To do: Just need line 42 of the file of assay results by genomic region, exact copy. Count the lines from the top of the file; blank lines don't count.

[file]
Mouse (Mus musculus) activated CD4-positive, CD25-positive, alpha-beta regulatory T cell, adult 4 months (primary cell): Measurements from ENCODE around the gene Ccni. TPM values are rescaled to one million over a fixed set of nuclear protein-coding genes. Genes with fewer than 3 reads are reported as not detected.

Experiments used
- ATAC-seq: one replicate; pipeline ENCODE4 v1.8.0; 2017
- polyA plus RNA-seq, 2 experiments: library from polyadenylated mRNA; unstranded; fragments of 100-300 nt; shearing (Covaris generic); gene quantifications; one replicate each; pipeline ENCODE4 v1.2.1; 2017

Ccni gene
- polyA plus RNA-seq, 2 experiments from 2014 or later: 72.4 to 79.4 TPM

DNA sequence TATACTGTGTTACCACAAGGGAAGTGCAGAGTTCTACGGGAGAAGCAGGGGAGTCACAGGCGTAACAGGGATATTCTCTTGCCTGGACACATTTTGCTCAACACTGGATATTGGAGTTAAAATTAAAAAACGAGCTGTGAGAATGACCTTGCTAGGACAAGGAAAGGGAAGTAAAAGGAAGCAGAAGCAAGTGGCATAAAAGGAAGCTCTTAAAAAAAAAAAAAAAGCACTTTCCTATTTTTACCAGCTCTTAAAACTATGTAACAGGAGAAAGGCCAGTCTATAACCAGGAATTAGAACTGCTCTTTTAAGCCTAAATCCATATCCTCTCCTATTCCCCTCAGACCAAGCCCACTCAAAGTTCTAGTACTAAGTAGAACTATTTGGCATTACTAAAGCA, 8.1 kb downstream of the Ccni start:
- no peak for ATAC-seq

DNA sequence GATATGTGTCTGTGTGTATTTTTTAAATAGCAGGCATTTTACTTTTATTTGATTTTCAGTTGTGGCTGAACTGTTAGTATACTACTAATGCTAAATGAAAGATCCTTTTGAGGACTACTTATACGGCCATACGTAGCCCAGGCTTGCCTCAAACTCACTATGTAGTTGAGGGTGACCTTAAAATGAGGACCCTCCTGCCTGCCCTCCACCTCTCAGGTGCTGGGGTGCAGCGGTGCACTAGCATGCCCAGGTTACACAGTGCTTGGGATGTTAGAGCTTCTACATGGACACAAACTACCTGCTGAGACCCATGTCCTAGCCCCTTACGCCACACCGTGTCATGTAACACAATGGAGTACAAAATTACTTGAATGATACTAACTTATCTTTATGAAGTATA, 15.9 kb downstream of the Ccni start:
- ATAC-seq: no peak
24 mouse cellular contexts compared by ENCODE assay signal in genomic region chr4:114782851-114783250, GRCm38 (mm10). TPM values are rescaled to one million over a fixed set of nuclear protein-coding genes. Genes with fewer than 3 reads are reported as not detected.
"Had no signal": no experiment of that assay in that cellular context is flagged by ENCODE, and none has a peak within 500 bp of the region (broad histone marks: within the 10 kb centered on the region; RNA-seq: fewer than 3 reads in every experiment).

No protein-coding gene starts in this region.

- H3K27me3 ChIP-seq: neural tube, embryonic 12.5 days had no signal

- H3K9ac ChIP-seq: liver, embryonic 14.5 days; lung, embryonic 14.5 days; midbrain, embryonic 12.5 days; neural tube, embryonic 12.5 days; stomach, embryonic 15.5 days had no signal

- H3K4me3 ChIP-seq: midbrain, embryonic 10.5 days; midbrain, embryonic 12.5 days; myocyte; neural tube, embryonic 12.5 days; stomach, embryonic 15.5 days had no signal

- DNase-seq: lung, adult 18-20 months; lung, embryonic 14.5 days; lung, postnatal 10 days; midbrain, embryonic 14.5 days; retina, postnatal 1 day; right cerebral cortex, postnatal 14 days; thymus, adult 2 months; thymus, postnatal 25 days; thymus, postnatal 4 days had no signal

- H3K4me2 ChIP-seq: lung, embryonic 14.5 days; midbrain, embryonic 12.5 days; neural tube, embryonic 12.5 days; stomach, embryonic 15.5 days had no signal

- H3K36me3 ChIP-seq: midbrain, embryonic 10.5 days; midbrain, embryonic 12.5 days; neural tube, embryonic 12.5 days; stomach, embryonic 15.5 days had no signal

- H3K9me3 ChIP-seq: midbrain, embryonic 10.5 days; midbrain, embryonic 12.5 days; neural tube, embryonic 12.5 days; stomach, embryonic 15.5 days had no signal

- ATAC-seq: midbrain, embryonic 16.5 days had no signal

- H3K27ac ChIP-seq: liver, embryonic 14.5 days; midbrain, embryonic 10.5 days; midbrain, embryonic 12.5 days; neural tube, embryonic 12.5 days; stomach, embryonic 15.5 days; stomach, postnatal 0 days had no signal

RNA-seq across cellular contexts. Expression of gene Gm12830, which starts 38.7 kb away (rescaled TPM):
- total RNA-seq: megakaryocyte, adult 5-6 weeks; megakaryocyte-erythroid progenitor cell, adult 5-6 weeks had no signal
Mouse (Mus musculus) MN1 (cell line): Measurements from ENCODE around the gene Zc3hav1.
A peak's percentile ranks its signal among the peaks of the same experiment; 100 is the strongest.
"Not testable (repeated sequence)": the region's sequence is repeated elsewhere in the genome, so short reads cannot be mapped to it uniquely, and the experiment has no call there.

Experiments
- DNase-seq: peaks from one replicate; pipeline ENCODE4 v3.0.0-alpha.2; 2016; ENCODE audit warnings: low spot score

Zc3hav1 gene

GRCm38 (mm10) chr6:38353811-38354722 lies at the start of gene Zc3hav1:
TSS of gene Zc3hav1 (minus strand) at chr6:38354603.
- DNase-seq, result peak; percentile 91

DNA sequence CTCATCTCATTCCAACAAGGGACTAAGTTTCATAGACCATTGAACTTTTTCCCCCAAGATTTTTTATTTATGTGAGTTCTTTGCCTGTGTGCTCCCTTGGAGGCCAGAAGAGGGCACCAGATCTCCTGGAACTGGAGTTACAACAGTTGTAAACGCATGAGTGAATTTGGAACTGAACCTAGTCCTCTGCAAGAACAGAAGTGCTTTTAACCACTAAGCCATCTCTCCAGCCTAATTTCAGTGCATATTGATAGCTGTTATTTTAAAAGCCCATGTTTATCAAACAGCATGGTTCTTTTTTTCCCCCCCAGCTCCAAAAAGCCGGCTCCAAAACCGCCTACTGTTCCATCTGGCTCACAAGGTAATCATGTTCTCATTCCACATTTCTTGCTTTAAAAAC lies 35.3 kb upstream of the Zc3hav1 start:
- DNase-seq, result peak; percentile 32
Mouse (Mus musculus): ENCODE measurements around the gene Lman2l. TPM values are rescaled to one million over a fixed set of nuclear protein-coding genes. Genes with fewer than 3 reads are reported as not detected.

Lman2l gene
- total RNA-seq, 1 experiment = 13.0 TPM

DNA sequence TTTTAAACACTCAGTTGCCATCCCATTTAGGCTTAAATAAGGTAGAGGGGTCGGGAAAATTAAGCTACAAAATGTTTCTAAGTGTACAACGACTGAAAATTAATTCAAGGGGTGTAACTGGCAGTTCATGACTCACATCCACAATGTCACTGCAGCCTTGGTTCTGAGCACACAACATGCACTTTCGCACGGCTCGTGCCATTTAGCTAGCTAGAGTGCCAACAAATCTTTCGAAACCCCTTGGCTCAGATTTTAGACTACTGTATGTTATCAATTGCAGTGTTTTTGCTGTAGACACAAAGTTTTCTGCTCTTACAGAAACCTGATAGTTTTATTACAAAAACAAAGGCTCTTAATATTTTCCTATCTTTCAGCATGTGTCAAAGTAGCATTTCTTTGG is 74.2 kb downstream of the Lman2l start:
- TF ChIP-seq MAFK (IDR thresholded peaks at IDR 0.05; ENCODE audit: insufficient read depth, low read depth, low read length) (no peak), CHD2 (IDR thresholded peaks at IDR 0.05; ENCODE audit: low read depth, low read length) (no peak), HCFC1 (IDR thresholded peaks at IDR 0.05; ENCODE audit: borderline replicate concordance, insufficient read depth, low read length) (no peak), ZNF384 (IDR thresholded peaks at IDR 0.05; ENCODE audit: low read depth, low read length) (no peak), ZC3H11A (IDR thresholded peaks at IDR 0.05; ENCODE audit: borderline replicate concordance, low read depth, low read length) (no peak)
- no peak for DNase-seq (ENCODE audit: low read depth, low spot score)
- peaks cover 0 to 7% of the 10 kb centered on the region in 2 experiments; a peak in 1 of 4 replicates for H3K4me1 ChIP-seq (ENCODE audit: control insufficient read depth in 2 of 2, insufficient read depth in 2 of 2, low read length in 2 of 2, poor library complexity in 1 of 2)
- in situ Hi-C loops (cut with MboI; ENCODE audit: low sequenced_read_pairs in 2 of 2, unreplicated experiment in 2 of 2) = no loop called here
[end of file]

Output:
- peaks cover 0 to 7% of the 10 kb centered on the region in 2 experiments; a peak in 1 of 4 replicates for H3K4me1 ChIP-seq (ENCODE audit: control insufficient read depth in 2 of 2, insufficient read depth in 2 of 2, low read length in 2 of 2, poor library complexity in 1 of 2)